Years ago a group of attorneys were in my office to go over the cases being heard that day. A clerk came in to deliver a file to me. I thanked her and she left.
One of the attorneys – about a decade older than I was – followed her with his eyes as she walked out. “She’s a looker.”
“Please don’t. That’s not appropriate,” I told him.
“Yeah,” he said, winking at me, “but she’s pretty easy on the eyes, isn’t she judge?”
“You need to leave and wait in the courtroom for your case to be called.”
He stared at me as if he hadn’t heard me correctly so I made it simple.
“Go to the courtroom. We’ll discuss your case on the record.”
He left, looking a bit confused. I could see it on his face: Why didn’t the judge join me in enjoying her good looks?
A short time later I called his case in the courtroom. Happily for his client, judges know how to separate an attorney’s personality from the merits of the case.
Canons to the right of me, canons to the left of me
My interaction with the attorney might seem abrupt, harsh even, to some. The reality is that in an office full of women and men waiting for me to spend time with them on their cases, I couldn’t do less than address his conduct promptly and directly. It’s what I had to do by law.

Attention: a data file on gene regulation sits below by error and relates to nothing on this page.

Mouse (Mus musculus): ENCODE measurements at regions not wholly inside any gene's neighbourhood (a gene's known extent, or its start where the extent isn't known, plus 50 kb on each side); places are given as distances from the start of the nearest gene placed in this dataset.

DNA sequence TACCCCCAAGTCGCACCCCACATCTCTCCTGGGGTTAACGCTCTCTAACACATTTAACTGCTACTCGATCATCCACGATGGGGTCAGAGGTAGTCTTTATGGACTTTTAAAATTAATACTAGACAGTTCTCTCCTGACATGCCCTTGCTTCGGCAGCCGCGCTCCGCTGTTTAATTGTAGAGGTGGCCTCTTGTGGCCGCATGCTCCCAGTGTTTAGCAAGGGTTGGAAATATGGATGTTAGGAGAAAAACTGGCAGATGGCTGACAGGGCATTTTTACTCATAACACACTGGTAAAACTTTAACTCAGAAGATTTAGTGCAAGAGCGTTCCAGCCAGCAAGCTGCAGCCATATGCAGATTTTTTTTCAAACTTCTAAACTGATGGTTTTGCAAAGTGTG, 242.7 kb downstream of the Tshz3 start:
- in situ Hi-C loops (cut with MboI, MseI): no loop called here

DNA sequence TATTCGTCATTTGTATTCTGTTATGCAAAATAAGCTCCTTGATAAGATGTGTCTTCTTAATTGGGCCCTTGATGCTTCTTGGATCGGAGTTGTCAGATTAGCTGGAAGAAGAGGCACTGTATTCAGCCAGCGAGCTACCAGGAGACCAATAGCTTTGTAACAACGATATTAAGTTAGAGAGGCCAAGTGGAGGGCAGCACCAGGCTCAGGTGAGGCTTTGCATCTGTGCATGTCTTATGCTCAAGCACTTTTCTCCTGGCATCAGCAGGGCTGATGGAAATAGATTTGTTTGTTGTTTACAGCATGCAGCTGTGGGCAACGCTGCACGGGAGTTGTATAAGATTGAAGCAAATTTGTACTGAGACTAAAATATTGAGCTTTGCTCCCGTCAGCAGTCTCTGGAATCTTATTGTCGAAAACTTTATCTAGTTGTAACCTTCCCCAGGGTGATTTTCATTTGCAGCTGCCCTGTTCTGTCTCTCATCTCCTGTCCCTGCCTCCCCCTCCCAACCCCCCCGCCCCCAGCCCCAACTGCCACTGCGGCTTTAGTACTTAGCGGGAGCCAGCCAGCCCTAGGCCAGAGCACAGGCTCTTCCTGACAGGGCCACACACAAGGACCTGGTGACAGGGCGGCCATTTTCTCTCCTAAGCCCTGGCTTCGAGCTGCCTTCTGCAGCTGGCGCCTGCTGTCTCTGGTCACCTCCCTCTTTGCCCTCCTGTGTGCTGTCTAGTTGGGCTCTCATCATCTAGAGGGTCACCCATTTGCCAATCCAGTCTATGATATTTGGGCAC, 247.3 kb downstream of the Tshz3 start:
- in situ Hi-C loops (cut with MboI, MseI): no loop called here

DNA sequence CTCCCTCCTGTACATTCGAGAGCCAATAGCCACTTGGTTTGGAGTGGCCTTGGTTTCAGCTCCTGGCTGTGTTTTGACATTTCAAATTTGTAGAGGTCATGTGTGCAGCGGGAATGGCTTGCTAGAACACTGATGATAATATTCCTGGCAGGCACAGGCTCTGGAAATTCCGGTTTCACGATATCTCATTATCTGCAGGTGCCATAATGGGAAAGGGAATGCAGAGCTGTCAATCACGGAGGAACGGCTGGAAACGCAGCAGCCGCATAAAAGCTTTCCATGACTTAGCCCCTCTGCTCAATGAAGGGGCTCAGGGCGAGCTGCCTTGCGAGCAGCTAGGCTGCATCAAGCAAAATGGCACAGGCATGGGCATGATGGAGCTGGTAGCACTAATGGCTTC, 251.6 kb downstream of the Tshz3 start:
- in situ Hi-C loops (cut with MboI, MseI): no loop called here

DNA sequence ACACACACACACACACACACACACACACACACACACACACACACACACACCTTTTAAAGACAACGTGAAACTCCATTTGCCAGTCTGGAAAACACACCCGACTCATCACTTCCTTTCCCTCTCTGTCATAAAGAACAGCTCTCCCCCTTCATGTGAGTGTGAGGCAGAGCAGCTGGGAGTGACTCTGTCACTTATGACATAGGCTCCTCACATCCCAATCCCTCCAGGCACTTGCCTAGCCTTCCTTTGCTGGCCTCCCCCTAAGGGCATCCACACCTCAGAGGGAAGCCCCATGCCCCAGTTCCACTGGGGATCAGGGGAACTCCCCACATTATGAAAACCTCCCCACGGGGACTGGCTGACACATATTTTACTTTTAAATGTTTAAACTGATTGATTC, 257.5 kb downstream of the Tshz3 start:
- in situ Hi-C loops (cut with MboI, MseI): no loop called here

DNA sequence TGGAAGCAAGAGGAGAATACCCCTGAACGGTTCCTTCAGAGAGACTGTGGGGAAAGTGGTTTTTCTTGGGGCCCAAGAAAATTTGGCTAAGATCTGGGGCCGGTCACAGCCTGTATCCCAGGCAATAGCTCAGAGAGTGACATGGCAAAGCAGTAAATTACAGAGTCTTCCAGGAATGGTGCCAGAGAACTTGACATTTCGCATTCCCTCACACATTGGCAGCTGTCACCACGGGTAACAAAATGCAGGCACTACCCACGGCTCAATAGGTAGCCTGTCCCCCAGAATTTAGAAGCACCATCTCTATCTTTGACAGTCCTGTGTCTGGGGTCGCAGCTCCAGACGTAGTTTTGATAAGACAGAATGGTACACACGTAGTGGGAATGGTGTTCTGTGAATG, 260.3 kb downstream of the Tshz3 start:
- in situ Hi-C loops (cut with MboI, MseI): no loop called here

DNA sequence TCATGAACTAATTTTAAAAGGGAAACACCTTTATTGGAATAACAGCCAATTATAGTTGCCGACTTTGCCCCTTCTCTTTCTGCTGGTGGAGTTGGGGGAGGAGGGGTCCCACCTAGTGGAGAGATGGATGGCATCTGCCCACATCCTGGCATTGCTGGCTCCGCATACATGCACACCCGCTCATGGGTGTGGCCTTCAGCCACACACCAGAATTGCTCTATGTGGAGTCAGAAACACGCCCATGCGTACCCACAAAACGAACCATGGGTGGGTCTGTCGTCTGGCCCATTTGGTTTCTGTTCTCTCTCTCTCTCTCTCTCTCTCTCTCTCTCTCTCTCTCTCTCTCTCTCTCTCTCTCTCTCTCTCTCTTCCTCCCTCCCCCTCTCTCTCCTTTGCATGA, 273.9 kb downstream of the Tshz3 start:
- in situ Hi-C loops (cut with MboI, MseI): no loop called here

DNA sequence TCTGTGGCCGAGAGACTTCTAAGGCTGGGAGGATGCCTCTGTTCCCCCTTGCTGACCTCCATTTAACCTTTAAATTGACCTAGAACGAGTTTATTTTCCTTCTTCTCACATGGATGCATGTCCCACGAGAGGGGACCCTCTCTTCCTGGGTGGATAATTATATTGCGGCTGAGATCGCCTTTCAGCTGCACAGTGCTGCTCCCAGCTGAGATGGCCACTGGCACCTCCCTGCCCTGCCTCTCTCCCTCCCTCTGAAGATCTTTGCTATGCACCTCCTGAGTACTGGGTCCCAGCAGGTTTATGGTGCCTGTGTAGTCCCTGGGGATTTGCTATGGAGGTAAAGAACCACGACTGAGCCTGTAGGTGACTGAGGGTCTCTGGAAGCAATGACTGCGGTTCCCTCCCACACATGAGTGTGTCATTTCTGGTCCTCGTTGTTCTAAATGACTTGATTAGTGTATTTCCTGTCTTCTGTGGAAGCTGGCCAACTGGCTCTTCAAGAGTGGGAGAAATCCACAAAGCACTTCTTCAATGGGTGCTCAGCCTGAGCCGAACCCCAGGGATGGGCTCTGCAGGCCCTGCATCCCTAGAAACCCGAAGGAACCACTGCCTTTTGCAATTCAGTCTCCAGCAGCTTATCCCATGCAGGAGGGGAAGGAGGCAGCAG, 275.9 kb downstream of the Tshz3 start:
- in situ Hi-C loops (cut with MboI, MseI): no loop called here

Canon 3B(3) of the Code of Judicial Conduct reads:
A judge shall require order and decorum in proceedings before the judge. (Emphasis added.)
This includes chambers conferences such as I was having that day as I prepared to call the cases on the record in court. Canon 3B(4) adds:
A judge shall be patient, dignified, and courteous to litigants, jurors, witnesses, lawyers, and others with whom the judge deals in an official capacity, and shall require similar conduct of lawyers and of all staff and court personnel under the judge’s direction and control. (Emphasis added.)
Again, this includes conduct in chambers as well as in the courtroom.
But this is how I hope to conduct myself at all times, and not just because the judicial canons say so. It’s common decency. I hope it’s common in all I do.